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Living through the end: The phenomenon of dying at home

Published online by Cambridge University Press:  04 November 2013

Diane N. Solomon*
Oregon Health and Science University School of Nursing, Portland, Oregon
Lissi Hansen
Oregon Health and Science University School of Nursing, Portland, Oregon
Address correspondence and reprint requests to: Diane N. Solomon, Oregon Health and Science University School of Nursing, 3455 SW Veterans Hospital Road, Portland, Oregon 97239, E-mail:



To explore the unique lived experiences of one patient who died at home and her family members, and to interpret how dying at home influenced patterns of bereavement for this patient's family.


Benner's (1985) interpretive phenomenological approach was employed to get at the embedded nature of the social phenomenon of dying at home, uncovering what may be taken for granted by participants — in this case, during and after the patient's home hospice course. The participants were a 78-year-old female diagnosed with amyotrophic lateral sclerosis six months prior to death, her husband, and three of her four children. In line with the patient's wish to die at home, she voluntarily forewent food and drink when she no longer wished to watch her body deteriorate and felt that her life had run its course. She informed her family of this plan, and all were supportive. For data collection, separate single in-depth interviews were conducted with the deceased three months prior to death, and after death with three of her four children and her spouse of 60 years. For data analysis, the interview transcripts were coded for paradigm cases, exemplars, and themes.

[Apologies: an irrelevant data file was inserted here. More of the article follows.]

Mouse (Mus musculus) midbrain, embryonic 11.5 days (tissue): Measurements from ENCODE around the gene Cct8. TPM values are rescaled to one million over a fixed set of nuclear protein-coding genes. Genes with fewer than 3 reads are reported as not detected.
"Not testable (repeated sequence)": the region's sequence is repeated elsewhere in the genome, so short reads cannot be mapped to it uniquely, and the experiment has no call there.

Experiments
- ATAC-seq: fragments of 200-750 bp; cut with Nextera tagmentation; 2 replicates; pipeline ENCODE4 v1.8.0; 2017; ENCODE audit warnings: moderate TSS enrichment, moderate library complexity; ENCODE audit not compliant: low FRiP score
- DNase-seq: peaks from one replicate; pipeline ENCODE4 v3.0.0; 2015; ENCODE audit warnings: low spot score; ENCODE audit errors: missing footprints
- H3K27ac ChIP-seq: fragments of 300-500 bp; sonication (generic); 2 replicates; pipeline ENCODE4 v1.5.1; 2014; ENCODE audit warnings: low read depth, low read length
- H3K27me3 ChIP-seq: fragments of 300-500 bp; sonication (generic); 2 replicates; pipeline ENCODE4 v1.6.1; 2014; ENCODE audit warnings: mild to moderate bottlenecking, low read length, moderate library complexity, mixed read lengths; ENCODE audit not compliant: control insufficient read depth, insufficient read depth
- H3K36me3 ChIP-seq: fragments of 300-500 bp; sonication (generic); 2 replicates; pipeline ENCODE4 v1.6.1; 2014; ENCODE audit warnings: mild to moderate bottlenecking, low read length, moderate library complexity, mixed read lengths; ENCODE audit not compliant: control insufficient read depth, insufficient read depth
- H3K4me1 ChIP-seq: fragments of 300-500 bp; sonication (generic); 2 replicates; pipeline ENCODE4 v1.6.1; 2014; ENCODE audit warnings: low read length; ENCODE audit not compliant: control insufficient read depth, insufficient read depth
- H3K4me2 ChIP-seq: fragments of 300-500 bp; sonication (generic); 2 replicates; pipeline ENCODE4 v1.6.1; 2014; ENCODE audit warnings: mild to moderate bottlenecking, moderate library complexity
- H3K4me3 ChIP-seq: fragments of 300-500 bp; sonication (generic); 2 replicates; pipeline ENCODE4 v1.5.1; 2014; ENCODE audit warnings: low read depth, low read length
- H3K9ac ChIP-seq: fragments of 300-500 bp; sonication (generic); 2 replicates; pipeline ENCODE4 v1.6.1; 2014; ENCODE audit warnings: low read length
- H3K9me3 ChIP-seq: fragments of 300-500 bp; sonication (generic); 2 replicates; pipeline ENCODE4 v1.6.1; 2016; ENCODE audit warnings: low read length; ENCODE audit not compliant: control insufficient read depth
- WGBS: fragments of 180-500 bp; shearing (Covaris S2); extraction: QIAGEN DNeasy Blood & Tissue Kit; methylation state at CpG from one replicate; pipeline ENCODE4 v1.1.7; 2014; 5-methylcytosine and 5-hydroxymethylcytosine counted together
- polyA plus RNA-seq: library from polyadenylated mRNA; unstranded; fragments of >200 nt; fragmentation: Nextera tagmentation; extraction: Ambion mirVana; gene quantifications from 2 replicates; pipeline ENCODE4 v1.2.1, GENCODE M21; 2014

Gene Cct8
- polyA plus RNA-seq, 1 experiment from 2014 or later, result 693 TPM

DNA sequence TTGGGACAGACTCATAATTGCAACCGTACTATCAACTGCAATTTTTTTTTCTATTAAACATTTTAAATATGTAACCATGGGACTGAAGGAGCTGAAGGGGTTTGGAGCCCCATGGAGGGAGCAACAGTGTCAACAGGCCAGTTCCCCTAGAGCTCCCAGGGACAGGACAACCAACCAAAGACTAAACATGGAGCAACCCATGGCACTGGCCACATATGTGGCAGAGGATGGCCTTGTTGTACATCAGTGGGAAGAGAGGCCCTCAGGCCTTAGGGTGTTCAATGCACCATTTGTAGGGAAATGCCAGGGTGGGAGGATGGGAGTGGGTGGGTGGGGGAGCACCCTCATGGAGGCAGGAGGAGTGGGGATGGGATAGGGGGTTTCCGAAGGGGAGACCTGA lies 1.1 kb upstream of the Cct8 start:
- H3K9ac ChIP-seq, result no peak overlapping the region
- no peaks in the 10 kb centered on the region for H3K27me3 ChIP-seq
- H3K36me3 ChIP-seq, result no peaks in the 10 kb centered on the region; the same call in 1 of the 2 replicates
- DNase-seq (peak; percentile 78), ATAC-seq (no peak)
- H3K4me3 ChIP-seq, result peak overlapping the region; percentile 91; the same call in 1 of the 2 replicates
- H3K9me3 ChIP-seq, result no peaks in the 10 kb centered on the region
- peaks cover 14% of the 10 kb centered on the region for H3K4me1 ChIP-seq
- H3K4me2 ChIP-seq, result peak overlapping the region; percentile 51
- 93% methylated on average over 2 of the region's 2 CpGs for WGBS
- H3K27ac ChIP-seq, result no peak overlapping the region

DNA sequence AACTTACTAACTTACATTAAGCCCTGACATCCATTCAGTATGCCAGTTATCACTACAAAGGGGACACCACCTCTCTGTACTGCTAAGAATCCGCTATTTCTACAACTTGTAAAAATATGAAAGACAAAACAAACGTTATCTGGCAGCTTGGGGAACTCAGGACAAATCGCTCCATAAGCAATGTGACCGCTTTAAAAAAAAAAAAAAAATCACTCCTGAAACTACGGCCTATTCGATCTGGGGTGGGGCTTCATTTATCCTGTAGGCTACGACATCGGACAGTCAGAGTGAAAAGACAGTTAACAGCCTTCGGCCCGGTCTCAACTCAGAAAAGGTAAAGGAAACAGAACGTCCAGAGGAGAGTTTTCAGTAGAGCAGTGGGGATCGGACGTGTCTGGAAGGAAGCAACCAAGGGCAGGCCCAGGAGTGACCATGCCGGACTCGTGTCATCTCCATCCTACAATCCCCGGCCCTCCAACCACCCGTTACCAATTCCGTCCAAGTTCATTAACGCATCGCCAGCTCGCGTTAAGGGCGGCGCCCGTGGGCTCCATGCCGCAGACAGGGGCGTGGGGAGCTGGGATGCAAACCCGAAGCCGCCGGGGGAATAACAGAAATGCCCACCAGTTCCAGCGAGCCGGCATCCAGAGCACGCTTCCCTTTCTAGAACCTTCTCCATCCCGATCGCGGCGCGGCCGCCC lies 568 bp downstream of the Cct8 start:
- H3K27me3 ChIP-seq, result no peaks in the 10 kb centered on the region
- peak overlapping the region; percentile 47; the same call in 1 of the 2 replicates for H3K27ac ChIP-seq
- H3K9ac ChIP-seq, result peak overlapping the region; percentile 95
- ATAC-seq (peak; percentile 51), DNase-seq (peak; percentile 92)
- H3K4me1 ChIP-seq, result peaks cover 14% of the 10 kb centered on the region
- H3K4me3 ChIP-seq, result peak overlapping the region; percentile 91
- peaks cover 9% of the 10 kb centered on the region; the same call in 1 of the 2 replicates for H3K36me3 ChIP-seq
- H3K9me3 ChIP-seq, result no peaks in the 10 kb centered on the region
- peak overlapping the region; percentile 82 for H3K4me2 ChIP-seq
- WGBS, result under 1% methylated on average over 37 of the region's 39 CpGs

The paradigm case, “The Meaning of Being at Home,” revealed that for study participants, remaining home with hospice provided a richly familiar, quiet, and safe environment for being together over time and focusing on relationships. Exemplars included “Driving Her Own Course” and “Not Being a Burden.” Salient themes encompassed patient and family characteristics, support, emotions, the value of time, and aspects of the healthcare team.

Significance of results:

End-of-life care providers need to hold a patient-centered, family-focused view to facilitate patient and family wishes to remain home to die. Investigation into family relationships, from the perspectives of both patient and family members, longitudinally, may enrich understanding and ability and help patients to die at home.

Original Articles
Copyright © Cambridge University Press 2013 

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